Your Daily Dose of RPG: DragonFable
November 30th, 2006
I'm either going to thank or kill Patrick for this one, it just depends on exactly when I've earned enough gold to upgrade my armor and get better weapons.
For this week's game, amigo and aspiring programmer Patrick Roanhouse pointed out DragonFable, a cool Flash-based role playing game capable of running on Mac OS X, Windows and Linux.
And thanks to him, I'm now somewhat obsessed with earning enough money to buy a pig that knows martial arts to add to my party.
Players can designate which enemy they'll attack when they attack larger parties.
If there was ever a middle ground for role-playing games, this might be it. DragonFable is a free web-based role playing game in the style of the stereotypical role playing game, complete with warriors, rogues, mages, a medieval setting, trolls, dragons, ghosts and all the rest that can be expected from the genre. Produced by Artix Entertainment, DragonFable allows players to easily create an account, customize their character and get to the game play. Players then take on quests, slay enemies, collect items, and build skills and advance through the levels to improve upon their character.
Although DragonFable is essentially free (Artix Entertainment makes money off the purchase of dragon coins which allow the player access to rare items as well as new areas of the game), the company makes a better product than one might expect from such a free offering. Crisp, clear, detailed graphics meet rich combat sounds and good background music to create a simple yet complete role-playing game feel. Like the role playing games of old, players can wander from screen to screen picking up quests and slaying enemies to gain gold and experience points without a larger story arc guiding their actions.
Gather a party to improve your chances and mix additional abilities.
The key factor to any role playing game is how quickly a player can dive into it. If two hours of text, story and dialogue screens have to be read through before you can sling your noble blade at a minion of evil, the player will find something better to do, like take whittling correspondence classes by mail. DragonFable lets the player create and customize a character's name, gender, class (warrior, rogue or mage) and then jump into almost any initial quest they want. Battle and movement animations are smooth and varied enough to keep things interesting while functions role playing fans love like equipping new items and building a party are a cinch. A variety of pets can be purchased to fight alongside the player while new abilities are added with each level gained.
Like Kingdom of Loathing, DragonFable knows not to take itself too seriously. The game possesses a cool tongue-in-cheek sense of humor (for example, the hero believes he's saving a merchant's granddaughter from a temple of evil in an initial quest wherein she's actually befriended and trained the bugs the hero just slew to reach her and thus reprimands him for this, thanking him later) that's hard to ignore.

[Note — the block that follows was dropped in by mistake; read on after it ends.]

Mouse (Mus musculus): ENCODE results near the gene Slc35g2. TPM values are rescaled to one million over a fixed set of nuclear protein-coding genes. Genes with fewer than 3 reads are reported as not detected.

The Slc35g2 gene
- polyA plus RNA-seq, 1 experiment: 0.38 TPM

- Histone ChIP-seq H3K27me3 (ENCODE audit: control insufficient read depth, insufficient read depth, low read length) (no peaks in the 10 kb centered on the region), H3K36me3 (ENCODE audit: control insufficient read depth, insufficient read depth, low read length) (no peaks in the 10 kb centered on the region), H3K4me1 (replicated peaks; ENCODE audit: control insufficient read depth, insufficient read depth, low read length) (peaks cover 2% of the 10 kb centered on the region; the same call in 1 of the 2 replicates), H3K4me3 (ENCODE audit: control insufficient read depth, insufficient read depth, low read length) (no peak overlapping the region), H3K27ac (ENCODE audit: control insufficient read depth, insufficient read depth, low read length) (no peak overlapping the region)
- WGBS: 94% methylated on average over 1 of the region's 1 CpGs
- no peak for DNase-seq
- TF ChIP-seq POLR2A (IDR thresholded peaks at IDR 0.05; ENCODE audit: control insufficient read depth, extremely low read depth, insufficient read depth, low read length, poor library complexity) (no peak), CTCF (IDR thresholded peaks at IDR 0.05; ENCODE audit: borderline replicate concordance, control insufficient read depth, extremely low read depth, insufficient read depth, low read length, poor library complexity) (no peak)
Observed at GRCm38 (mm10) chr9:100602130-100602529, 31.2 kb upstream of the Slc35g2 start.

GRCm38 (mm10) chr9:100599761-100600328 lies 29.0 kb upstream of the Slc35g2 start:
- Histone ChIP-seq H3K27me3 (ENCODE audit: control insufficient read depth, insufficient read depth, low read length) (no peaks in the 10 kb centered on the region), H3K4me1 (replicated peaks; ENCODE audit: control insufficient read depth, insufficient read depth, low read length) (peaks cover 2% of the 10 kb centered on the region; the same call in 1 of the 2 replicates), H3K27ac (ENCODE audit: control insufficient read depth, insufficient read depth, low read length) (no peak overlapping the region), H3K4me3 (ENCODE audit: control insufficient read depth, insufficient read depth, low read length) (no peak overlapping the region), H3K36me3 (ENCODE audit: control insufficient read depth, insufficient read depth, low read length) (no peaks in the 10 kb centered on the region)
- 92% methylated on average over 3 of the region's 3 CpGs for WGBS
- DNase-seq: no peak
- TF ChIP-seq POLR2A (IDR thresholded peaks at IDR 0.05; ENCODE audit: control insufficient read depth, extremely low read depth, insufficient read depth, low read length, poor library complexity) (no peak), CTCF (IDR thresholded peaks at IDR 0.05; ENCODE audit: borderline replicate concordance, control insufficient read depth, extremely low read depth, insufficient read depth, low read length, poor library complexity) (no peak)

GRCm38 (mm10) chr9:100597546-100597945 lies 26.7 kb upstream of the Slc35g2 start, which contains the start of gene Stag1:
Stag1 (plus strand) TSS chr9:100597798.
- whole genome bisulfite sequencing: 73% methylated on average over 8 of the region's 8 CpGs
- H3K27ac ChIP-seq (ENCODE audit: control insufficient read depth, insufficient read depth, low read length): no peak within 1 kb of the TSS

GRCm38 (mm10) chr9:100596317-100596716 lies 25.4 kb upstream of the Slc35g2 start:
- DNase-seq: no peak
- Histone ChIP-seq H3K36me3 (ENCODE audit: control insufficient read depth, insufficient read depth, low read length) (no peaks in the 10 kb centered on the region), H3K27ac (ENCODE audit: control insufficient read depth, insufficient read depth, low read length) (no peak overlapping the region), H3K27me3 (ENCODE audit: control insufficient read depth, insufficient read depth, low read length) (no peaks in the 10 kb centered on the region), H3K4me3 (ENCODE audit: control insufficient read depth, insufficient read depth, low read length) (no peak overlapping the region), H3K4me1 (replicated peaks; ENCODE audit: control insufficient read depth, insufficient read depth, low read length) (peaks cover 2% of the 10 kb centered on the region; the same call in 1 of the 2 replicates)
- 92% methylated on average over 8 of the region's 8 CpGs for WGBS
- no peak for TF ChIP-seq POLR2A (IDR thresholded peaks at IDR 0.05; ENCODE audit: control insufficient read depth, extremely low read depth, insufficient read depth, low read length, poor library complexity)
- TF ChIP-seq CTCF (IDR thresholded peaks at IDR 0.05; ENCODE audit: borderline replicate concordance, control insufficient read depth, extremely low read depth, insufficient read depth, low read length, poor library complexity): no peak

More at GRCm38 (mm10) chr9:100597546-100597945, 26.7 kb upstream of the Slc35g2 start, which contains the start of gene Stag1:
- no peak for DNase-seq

Like any role-playing game worth its salt, DragonFable shines in how it expands the player's abilities as the game progresses. Gain a level and new spells and abilities will automatically find their way into your lineup without the need to selectively groom your character a la World of Warcraft.
DragonFable stands on a weird middle ground in its genre, but actually pulls it off quite well. The end result doesn't feel cheap or hackneyed, but the title certainly doesn't stand on par with a marquee title like Neverwinter Nights. Nor is it meant to and despite the clamoring that may emanate from the absolute die-hard role playing fans, DragonFable knows where it needs to be. This is just a free, fun game that can be logged into, played for 30 minutes or so, then pulled away from -- saving the character's progress -- nicely without the need to worry. Additional perks like easy access to report a bug and good forums show that the game is alive and well with a good support base behind it.
Even if your pet is a mobile attack flower, an additional attack can make all the difference for a party.
Finally, DragonFable takes advantage of the fact that it is a web-browser-based program. Switch to a different tab in Safari or Firefox and the game will pause. Not a bad trick and it makes the game easy to walk away from if something needs to be taken care of. The title runs cleanly and the only truly noticeable bug/quirk that I can honestly complain about is the fact that for some reason, my main character will always be attacked, even if there are other members in the party.
Artix Entertainment has done its homework and brought about a cool freebie reminiscent of the good old days of role playing games with DragonFable. It's not perfect, nor does it offer the same options as the marquee titles, but it's definitely worth a gander.
That wraps it up for this week. As always, if you see something new, cool or useful in the Mac universe,
Chris Barylick covers games for The Mac Observer, and has written for Inside Mac Games, MacGamer, UPI, the Washington Post, and other publications.
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